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Created August 6, 2020 02:40
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``: References to private fields and methods

Private fields and methods can only be accessed from lexically inside the class where they are defined. In many cases, it is important for code more generally to be able to access a private field or method. It's possible to close over access to private fields and methods to grant some other code the capability to access them, but the code to do this is awkward and redundant.

The syntax creates a reified reference to accessing a private field or method without the need for repetitive arrow functions. As an example of usage:

class C {
  static x = #x;
c = new C;
C.x.has(c);      // true
C.x.get(c);      // undefined
C.x.set(c, 1);
C.x.get(c);      // 1

C.x.has({});     // false
C.x.get({});     // TypeError
C.x.set({}, 1);  // TypeError

Details of the PrivateName class

PrivateName is a constructor, but it throws when called or constructed. It has the following methods:

  • get(obj) gets the private field or method or getter on the object, or throws a TypeError if missing
  • set(obj, value) sets the private field or calls a setter on the object, or throws a TypeError if missing (or on a method)
  • has(obj) returns true if the object has the private field or method, and false otherwise.

All methods throw a TypeError if passed an argument which is not an object.

The method names here are designed to look "backwards" but make sense directly for ordinary JavaScript programming, and correspond to the WeakMap analogy for private fields when thinking about semantics more deeply.

Why not include an .add() method?

Private fields and methods are always added to instances in exactly one place: in the constructor, either at the beginning (for a base class) or when super() returns (for a subclass). Adding a capability for private name references to add a private field or method to an instance in a different way weakens this guarantee, risking violating expectations for class users. The risk is especially serious given how the PrivateName can be shared outside of the class.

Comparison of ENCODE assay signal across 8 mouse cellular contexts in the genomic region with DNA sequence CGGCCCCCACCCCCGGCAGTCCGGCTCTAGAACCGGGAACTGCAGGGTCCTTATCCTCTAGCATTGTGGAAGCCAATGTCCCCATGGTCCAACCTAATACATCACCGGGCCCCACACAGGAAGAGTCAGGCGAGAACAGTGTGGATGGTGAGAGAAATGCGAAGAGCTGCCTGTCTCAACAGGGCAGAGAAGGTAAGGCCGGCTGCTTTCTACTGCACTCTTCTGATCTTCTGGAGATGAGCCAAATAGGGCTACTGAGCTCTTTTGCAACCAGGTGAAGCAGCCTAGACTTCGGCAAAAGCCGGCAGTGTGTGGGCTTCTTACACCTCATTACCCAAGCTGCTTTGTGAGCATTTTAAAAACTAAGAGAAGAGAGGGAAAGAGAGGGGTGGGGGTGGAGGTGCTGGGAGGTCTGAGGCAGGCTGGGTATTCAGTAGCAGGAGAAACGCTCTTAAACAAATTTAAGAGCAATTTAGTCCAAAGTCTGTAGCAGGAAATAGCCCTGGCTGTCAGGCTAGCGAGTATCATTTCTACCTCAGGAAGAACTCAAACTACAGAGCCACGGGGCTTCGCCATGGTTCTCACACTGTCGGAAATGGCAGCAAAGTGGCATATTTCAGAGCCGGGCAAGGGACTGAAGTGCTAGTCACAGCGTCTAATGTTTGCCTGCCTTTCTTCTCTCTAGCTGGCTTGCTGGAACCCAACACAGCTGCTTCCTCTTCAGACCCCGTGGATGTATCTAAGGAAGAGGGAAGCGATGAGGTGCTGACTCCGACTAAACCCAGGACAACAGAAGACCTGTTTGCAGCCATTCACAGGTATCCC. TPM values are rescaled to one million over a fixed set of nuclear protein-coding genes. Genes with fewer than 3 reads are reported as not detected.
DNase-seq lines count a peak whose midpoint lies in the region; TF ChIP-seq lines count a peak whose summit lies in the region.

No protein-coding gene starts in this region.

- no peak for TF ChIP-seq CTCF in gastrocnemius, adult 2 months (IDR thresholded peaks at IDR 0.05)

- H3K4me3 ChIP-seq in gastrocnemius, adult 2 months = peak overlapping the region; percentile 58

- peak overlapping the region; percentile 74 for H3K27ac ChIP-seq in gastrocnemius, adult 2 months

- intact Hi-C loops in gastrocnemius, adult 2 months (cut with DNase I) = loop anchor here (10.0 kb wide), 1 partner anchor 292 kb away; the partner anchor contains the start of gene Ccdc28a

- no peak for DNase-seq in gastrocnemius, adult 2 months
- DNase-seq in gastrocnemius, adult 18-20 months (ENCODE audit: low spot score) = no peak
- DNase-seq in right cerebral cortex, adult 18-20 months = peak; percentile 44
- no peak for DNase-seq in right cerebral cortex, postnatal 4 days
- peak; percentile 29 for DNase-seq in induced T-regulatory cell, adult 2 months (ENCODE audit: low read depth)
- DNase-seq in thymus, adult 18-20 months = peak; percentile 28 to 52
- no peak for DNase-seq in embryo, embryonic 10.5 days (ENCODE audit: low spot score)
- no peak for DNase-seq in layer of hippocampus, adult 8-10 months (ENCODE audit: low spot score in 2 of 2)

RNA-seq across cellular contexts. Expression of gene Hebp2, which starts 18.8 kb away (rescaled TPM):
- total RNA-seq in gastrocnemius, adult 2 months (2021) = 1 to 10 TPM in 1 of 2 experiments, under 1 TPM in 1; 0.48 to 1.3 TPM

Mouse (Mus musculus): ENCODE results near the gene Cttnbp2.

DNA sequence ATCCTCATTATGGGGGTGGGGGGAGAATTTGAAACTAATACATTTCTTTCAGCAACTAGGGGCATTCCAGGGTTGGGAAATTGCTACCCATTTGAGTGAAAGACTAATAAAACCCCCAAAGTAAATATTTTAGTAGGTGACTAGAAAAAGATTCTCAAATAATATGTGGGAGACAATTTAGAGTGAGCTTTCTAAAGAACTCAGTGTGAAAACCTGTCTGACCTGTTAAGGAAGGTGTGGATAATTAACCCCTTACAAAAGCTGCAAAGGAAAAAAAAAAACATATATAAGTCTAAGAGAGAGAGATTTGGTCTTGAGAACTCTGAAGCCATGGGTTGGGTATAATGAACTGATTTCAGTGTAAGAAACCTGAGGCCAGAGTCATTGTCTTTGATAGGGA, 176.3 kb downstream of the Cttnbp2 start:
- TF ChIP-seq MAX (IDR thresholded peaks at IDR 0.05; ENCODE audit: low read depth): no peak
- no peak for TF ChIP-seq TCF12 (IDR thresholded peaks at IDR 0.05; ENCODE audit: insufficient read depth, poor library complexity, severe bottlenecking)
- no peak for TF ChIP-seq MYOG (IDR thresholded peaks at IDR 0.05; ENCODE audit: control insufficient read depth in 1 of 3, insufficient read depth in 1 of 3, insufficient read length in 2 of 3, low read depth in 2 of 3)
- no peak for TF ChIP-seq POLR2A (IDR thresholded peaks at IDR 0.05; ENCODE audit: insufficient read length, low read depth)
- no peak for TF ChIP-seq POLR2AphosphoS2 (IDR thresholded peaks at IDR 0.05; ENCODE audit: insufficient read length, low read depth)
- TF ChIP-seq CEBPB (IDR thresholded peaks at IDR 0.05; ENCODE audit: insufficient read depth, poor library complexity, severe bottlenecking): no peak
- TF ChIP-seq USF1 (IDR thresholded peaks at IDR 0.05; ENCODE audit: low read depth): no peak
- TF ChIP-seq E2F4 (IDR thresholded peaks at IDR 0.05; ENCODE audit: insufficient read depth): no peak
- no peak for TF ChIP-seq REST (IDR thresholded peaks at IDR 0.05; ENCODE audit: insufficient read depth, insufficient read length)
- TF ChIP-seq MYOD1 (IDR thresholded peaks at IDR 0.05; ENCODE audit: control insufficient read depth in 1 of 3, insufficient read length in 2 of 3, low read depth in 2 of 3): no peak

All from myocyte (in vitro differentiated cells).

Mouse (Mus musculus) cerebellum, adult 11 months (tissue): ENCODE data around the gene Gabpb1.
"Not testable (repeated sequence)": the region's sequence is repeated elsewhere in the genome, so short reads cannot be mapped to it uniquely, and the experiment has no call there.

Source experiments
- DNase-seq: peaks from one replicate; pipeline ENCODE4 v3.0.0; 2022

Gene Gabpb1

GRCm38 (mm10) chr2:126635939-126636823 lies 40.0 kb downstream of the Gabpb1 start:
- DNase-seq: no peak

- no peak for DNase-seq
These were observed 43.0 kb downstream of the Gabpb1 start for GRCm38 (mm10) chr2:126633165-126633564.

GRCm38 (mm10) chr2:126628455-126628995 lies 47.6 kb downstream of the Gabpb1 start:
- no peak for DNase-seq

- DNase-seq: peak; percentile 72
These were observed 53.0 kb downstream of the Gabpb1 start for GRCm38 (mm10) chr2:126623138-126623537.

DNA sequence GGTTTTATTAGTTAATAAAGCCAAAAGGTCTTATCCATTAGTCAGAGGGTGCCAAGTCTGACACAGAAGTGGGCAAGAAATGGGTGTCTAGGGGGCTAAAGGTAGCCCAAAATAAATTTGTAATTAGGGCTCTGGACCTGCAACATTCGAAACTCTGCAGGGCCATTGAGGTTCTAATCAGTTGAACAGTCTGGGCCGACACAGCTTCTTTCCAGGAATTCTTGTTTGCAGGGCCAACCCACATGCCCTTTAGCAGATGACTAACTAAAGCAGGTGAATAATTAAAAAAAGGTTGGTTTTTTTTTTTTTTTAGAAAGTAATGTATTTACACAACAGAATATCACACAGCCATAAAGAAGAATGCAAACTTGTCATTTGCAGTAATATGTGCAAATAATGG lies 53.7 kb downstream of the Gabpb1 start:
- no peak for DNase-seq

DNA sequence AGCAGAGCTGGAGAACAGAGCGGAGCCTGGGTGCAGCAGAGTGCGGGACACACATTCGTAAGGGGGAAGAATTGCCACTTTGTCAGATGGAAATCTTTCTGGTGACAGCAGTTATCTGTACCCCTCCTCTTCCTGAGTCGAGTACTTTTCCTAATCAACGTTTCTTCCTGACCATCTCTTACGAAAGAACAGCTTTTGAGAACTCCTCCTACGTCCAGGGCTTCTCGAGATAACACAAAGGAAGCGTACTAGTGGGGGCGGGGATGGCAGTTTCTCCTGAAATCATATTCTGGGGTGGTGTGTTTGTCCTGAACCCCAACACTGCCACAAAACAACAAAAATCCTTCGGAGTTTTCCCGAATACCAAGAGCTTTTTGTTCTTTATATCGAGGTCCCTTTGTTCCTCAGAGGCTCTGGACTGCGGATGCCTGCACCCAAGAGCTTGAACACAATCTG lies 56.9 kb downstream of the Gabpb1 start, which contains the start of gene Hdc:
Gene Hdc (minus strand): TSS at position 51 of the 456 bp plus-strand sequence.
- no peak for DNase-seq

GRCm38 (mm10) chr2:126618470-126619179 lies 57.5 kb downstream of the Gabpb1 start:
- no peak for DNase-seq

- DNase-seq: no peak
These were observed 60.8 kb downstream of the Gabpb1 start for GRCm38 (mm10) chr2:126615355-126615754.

Frozen class and instances

Justin Ridgewell argued that, as private fields and methods have syntax that gives it integrity, then metaprogramming over them should also have integrity. To Justin, this would imply that the class's prototype would be frozen, to prevent code from modifying it. This constraint differs from TC39's usual analysis, which assumes that early-running code can be responsible for any freezing necessary; the logic here is that PrivateName represents an especially important case for integrity in practice, even when early-running code may be impractical. This is a point I don't have a strong opinion on; I could see the argument either way.

Bikeshedding the choice of keyword

This gist uses the name for the keyword, following the keyword.metaproperty variable scheme of ES6, e.g., This syntax avoids syntax issues like the need to ban newlines after contextual keywords. It also evocatively describes what the construct does.

Referring to a private name and exposing it to someone else is a bit of a "big deal"/"powertool", moreso than reading or writing a private field, so the name does not seem excessively/inappropriately long to me.

Some alternatives considered and not selected:

  • ref #foo: ref is a bit of a cryptic name, and might lead to expectations that it could reference other things (like lexically scoped variables).
  • &#foo: This comes to mind for a lot of people, but it's just too much punctuation!
  • #foo: A bare private name would be a bit strange, since it would feel like you'd get something that represents the whole name. However, (1) this construct is less powerful than the private name (2) it creates a new instance each time it executes.

Future related work

  • #name in obj: terser, simpler syntax for ( #name).has(obj) which avoids allocating a new PrivateName
  • Decorators on private fields and methods: Decorated private fields and methods receive a PrivateName instance in place of the property key (early draft)

Appendix:Polyfill/desugaring #foo

would desugar into something like

makePrivateName(x => x.#foo, (x, v) => x.#foo = v)

which could be defined as follows:

class PrivateName {
  get(obj) {
    return this.#get(obj);
  set(obj, val) {
    return this.#set(obj, val);
  has(obj) {
    try {
      return true;
    } catch {
      return false;

  static #allow = false;  // Prevent calling the constructor
  static make(get, set) {
    PrivateName.#allow = true;
    const name = new PrivateName(get, set);
    PrivateName.#allow = false;
    return name;
  constructor(get, set) {
    if (!PrivateName.#allow) throw new TypeError;
    this.#get = get;
    this.#set = set;

const makePrivateName = PrivateName.make;
delete PrivateName.make;

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